Melissa Conrad Stöppler, MD, is a U.S. board-certified Anatomic Pathologist with subspecialty training in the fields of Experimental and Molecular Pathology. Dr. Stöppler's educational background includes a BA with Highest Distinction from the University of Virginia and an MD from the University of North Carolina. She completed residency training in Anatomic Pathology at Georgetown University followed by subspecialty fellowship training in molecular diagnostics and experimental pathology.
Methylprednisolone (Solu-Medrol) is the corticosteroid most frequently used intravenously to speed up the recovery from
multiple sclerosis attacks. It is most helpful if administered shortly (within a few days) after the onset of the attack.
How corticosteroids work: Corticosteroids affect immunologic actions, such as inflammation (swelling) and immune responses associated with an acute (sudden) attack of
multiple sclerosis. Corticosteroids are used for short periods to reduce the duration and severity of symptoms associated with a sudden attack.
Who should not use these medications:
Individuals allergic to corticosteroids
Individuals with active peptic ulcer disease
Individuals with systemic fungal infections
Who should use caution in using these medications:
People taking other medications (These people should consult their doctor because levels of some drugs may be elevated when used along with corticosteroids.)
Use: Solu-Medrol is administered intravenously (IV) for 3-5 days to treat a sudden
multiple sclerosis attack. Steroids do not have an impact on the degree of clinical recovery, but rather in shortening the timing to recovery.
Drug or food interactions: Many drug interactions are possible. Contact a doctor or pharmacist before taking a new prescription or over-the-counter medications.
Aspirin; nonsteroidal anti-inflammatory drugs, such as Advil or Aleve; or other drugs associated with stomach ulcers may increase the risk of developing stomach ulcers. Corticosteroids may decrease potassium levels; therefore, caution must be used when taking other drugs that decrease potassium levels, such as diuretics
[for example, furosemide (Lasix)].
Side effects: Ideally, corticosteroids are used for short periods in order to control sudden flares in
multiple sclerosis symptoms. Short-term use may cause fluid retention,
potassium loss, stomach distress, weight gain, and changes in emotion. Long-term use is associated with serious side effects such as osteoporosis (calcium and vitamin D supplementation is advised), adrenal insufficiency, psychosis, immunosuppression,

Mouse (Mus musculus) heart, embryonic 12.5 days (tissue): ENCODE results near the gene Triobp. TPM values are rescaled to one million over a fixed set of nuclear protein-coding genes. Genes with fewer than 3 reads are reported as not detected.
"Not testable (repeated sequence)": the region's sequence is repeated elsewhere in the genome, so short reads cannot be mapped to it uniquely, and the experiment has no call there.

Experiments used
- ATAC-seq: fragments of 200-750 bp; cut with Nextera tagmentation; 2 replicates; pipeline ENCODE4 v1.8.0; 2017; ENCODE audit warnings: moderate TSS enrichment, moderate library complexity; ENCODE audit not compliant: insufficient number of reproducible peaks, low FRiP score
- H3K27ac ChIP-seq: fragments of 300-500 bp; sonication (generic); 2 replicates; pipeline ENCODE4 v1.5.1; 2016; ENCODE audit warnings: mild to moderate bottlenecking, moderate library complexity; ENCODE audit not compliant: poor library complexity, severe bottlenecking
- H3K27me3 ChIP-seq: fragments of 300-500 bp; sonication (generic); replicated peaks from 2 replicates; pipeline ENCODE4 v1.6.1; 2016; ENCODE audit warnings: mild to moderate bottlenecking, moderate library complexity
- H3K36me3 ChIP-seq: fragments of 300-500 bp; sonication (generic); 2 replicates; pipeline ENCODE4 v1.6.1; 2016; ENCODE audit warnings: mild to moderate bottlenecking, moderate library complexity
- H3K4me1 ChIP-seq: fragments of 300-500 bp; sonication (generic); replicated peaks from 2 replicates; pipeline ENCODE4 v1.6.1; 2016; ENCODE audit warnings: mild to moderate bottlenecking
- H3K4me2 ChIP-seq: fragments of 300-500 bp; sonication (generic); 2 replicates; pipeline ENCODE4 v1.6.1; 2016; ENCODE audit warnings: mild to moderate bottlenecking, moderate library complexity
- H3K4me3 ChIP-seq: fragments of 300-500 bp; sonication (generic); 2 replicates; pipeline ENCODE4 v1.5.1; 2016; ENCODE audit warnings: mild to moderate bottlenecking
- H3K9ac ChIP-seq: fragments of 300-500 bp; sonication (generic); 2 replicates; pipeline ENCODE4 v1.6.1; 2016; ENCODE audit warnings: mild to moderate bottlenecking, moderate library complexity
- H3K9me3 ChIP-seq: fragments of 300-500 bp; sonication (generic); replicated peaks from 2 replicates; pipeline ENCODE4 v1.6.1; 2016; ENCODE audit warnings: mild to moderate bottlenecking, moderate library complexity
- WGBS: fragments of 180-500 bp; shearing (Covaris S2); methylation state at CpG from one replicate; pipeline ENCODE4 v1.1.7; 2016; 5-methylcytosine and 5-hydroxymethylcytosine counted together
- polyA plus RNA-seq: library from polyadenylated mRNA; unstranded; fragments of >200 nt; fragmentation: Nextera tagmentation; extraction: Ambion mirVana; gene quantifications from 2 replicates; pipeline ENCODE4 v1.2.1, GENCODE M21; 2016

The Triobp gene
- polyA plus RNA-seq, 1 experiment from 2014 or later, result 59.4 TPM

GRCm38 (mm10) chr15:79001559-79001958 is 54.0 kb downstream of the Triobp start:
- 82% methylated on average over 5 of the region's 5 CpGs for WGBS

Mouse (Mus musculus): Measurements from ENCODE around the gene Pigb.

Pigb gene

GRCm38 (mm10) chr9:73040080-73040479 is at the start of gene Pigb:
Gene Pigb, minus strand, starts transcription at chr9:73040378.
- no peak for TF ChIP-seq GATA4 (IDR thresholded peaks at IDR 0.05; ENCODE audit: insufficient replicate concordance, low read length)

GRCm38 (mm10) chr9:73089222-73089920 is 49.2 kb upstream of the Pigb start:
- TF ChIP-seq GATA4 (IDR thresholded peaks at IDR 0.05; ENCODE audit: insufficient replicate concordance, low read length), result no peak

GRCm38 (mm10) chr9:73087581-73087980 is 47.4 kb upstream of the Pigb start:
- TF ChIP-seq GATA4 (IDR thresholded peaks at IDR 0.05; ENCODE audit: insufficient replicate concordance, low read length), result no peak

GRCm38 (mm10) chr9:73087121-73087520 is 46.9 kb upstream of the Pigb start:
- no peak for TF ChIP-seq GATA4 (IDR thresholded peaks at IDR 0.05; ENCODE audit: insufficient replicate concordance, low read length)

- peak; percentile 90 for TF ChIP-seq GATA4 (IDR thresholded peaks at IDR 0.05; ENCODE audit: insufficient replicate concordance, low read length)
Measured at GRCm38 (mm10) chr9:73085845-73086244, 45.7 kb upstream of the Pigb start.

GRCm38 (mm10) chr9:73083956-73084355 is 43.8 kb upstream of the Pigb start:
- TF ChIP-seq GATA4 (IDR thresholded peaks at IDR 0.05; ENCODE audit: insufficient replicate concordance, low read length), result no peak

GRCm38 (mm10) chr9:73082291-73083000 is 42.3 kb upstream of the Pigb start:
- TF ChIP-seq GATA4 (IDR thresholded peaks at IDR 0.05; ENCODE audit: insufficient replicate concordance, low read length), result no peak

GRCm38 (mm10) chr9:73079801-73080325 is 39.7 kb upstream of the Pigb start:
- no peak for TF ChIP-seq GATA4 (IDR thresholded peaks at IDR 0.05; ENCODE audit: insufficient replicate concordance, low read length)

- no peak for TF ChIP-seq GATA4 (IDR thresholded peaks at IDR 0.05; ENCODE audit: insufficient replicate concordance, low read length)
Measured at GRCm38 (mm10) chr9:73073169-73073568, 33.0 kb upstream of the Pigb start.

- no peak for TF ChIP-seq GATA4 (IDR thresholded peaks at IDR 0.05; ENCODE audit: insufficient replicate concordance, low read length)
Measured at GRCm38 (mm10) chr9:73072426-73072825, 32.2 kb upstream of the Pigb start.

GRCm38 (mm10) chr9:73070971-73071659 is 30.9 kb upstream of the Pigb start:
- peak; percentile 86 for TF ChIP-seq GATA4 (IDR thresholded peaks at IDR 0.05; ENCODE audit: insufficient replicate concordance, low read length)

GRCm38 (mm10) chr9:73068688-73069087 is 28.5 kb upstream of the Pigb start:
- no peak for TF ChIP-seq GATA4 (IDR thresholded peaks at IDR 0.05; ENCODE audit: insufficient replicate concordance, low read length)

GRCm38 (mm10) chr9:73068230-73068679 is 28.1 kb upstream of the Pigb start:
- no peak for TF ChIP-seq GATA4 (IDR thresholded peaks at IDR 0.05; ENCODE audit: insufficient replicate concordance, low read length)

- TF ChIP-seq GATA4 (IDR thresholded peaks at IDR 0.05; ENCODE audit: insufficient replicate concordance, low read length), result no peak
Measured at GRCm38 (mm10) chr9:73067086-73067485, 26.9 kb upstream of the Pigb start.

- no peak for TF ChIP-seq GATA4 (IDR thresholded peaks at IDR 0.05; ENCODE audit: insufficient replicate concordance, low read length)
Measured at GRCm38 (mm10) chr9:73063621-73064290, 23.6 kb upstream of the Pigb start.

peptic ulcer, hypertension, insomnia,
menstrual irregularities, acne, skin atrophy,
elevated blood sugar, abnormal appearance of the face (Cushingoid
face), increased risk of infection, and
Induction of problems with blood sugar levels and worsening of diabetes control: Changes in diet or initiating oral antidiabetic drugs or insulin may be required. For individuals who already have diabetes, dosage changes may be needed for the insulin or the antidiabetic drugs.
Weight gain: This is a common problem with high-dose corticosteroids due to fluid retention and endocrine alterations. Salt restriction is advised, and with a doctor's approval, potassium supplementation may be needed. A doctor may prescribe a diuretic (water pill) to increase urination to eliminate some of the excess fluid.
Generally, these medications tend to decrease the frequency of attacks in patients with mild-to-moderate relapsing remitting MS (RRMS) by 18%
to 33%. The rate of new lesions that appear on
magnetic resonance imaging (MRI) is also reduced by approximately one-third. With the interferon drugs, the effectiveness is directly related to the dose (higher doses of IFN, if tolerated, are generally more effective). Whether the delay in the onset of new attacks by these drugs ultimately has a long-term impact on the disability associated with
multiple sclerosis is controversial. However, clinical trials suggest that patients receiving early treatment have a beneficial impact on relapses and disability that may not be matched by patients in whom the treatment is delayed. Research regarding this continues.
The ability to respond to long-term interferon beta-1a and beta-1b may be limited, in some patients, by the development of persistent, high titer neutralizing antibodies. Patients treated with glatiramer also eventually develop antibodies, but these antibodies do not seem to limit glatiramer's activity.